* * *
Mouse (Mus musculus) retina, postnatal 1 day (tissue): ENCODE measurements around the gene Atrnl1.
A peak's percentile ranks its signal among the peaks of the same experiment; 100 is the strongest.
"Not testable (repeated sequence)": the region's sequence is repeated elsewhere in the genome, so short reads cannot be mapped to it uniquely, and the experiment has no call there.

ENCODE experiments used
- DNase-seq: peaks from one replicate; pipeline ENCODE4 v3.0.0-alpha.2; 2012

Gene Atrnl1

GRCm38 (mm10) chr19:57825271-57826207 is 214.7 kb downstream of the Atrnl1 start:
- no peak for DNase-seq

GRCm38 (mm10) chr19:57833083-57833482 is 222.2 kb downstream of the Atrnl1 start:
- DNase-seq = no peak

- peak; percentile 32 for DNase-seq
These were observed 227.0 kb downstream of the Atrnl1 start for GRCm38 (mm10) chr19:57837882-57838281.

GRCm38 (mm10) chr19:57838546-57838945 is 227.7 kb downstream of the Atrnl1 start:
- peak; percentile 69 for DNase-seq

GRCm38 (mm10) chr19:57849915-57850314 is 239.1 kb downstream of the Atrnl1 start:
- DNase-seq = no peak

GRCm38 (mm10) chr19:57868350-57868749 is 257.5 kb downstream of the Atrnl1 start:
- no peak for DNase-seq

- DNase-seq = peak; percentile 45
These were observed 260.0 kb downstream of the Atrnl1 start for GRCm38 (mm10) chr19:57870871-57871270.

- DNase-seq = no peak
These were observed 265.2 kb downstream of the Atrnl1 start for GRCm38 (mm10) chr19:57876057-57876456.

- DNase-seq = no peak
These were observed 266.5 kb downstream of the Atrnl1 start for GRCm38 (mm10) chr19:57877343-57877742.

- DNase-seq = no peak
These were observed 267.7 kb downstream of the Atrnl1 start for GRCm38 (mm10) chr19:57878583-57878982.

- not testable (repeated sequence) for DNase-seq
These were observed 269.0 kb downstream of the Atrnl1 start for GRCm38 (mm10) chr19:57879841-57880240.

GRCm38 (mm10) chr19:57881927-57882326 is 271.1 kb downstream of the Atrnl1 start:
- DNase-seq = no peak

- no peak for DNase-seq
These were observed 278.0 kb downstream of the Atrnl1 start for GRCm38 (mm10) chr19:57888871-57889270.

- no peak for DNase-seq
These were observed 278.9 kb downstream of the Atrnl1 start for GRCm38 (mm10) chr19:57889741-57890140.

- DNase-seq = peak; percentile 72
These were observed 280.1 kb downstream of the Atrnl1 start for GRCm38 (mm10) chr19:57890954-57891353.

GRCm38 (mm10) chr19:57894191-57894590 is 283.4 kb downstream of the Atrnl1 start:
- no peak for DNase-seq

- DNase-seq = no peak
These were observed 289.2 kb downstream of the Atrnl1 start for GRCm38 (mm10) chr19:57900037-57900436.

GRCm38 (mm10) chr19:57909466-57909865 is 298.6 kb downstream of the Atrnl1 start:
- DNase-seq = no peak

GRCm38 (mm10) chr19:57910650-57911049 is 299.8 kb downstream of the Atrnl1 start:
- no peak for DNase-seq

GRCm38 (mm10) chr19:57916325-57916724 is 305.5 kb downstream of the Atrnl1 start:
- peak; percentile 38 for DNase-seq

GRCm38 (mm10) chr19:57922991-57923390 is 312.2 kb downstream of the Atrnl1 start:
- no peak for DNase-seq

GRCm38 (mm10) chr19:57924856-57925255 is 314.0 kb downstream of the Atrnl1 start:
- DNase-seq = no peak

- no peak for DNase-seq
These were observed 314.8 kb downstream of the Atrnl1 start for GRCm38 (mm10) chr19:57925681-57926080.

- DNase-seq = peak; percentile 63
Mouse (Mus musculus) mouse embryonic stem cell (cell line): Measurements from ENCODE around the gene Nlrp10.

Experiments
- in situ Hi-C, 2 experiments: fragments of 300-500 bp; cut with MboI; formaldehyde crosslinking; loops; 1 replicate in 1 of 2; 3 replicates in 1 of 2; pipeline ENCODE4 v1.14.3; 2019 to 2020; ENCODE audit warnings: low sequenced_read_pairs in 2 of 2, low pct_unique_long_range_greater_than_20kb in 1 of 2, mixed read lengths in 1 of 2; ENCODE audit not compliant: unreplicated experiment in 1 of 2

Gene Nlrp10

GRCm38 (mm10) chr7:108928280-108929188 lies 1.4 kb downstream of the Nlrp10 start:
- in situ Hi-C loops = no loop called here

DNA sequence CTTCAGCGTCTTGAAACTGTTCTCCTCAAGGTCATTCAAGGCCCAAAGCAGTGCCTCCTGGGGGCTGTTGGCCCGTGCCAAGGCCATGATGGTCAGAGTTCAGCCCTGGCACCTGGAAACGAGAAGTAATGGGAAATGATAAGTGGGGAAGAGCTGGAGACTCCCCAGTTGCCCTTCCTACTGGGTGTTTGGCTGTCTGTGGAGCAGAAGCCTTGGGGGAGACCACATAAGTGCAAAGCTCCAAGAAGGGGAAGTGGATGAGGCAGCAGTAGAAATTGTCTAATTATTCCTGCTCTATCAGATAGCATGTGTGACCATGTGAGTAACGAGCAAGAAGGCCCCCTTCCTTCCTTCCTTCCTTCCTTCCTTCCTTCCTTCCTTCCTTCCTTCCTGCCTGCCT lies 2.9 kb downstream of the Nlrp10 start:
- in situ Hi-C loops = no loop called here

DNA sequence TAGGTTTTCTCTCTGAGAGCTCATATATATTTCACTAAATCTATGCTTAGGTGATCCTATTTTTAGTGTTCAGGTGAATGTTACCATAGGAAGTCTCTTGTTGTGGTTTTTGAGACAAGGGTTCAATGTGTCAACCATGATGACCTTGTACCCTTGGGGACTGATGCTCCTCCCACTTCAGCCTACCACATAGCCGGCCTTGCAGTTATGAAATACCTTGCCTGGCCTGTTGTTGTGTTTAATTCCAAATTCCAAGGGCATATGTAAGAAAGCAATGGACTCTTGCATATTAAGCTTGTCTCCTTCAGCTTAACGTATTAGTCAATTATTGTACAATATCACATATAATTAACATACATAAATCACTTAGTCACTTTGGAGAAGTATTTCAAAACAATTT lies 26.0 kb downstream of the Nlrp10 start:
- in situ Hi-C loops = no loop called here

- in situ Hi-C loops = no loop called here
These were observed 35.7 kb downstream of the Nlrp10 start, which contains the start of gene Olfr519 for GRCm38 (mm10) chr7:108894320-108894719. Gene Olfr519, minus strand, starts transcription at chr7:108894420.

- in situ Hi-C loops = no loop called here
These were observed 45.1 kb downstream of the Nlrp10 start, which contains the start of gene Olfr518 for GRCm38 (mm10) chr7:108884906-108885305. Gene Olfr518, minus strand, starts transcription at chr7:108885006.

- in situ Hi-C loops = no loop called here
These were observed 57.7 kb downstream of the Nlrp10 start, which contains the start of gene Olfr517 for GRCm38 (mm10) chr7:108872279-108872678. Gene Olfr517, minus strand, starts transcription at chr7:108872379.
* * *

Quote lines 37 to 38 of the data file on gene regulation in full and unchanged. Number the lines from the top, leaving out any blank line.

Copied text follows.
GRCm38 (mm10) chr19:57894191-57894590 is 283.4 kb downstream of the Atrnl1 start:
- no peak for DNase-seq